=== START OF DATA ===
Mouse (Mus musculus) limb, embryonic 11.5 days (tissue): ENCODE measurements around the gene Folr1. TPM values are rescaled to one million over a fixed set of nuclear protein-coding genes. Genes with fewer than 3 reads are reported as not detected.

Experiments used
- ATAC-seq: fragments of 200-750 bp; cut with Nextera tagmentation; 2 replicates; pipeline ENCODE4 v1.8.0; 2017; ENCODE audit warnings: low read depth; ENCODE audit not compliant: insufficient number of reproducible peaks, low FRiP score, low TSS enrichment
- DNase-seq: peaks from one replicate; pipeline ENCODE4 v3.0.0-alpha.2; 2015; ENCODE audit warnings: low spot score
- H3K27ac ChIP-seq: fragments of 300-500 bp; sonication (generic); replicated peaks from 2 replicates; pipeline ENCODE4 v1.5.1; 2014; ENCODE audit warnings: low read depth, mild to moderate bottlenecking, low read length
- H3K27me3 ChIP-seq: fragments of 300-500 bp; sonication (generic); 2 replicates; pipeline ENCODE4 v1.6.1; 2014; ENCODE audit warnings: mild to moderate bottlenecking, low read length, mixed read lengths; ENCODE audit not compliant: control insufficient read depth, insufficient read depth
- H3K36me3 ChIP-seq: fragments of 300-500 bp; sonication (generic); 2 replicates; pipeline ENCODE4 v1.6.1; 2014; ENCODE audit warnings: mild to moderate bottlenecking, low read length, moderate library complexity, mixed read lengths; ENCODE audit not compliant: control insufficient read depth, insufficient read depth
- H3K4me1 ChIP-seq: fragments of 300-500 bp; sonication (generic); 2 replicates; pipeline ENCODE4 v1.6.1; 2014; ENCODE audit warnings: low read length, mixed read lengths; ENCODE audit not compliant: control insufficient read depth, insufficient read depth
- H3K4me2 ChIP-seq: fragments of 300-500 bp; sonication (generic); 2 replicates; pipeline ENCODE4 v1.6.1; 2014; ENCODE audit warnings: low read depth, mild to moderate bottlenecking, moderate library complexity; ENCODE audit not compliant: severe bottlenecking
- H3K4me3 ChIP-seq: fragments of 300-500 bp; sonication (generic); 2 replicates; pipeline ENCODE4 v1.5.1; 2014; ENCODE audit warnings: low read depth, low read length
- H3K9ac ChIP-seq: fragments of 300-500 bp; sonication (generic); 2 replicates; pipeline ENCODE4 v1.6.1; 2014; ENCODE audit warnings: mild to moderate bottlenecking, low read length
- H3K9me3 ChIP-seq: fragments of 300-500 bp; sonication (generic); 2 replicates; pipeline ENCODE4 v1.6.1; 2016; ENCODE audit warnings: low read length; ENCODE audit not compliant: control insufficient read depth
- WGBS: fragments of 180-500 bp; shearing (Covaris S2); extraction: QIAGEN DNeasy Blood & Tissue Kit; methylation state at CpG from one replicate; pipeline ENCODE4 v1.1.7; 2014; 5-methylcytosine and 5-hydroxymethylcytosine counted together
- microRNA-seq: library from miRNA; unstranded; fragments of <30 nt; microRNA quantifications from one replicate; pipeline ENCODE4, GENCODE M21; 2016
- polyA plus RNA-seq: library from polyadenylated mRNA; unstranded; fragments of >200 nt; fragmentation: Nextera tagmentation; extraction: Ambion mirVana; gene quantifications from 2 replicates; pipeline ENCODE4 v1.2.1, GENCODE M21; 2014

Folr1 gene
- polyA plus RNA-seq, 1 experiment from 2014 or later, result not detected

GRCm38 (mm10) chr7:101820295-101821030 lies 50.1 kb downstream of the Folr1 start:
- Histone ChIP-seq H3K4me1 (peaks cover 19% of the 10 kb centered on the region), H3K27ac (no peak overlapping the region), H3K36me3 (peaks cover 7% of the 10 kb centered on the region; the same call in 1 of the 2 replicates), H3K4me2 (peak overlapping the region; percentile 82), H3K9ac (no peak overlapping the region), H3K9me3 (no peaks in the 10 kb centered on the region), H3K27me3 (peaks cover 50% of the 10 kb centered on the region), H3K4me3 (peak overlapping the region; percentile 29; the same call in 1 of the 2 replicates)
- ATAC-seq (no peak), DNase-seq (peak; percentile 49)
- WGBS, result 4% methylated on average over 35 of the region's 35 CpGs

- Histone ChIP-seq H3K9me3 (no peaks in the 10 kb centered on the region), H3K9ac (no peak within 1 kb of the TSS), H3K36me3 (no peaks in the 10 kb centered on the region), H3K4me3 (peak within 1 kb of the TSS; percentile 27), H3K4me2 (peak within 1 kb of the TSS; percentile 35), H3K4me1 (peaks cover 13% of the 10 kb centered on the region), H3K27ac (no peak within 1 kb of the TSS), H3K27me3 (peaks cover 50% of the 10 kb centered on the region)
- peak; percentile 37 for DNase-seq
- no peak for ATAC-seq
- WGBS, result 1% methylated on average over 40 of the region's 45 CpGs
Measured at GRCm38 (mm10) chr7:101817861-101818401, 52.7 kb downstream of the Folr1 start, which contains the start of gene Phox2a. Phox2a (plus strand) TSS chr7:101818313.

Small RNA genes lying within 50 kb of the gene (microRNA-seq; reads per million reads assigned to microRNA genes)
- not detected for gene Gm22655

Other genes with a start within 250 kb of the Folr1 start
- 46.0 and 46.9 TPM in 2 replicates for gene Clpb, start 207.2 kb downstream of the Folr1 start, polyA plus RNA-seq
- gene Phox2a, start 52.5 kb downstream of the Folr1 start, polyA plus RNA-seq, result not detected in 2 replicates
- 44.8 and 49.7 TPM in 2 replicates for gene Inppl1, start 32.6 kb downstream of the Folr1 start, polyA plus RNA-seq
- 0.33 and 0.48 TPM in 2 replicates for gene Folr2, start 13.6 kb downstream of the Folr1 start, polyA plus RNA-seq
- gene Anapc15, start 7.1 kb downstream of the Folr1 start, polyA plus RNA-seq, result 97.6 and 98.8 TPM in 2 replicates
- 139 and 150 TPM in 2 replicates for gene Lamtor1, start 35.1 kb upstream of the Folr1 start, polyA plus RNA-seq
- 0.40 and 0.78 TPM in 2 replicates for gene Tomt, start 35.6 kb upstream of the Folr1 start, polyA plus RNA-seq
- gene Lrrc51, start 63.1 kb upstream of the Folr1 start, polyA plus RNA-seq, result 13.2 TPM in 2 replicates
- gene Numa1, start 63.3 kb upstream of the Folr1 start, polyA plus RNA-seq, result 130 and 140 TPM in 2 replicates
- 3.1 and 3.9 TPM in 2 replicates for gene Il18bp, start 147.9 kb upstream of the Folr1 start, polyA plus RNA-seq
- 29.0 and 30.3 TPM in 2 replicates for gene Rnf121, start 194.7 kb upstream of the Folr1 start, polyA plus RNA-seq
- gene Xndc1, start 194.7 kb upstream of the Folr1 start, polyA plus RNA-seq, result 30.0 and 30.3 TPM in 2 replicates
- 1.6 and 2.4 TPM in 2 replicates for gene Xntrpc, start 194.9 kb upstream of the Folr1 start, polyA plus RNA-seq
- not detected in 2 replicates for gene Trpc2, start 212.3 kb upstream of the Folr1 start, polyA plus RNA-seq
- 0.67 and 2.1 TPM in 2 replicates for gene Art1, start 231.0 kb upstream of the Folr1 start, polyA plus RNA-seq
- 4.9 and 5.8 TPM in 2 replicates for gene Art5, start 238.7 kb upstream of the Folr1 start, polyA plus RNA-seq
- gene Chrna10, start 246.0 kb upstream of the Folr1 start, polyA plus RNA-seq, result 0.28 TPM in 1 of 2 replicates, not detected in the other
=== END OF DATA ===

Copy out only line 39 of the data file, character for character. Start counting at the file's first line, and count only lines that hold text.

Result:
- 3.1 and 3.9 TPM in 2 replicates for gene Il18bp, start 147.9 kb upstream of the Folr1 start, polyA plus RNA-seq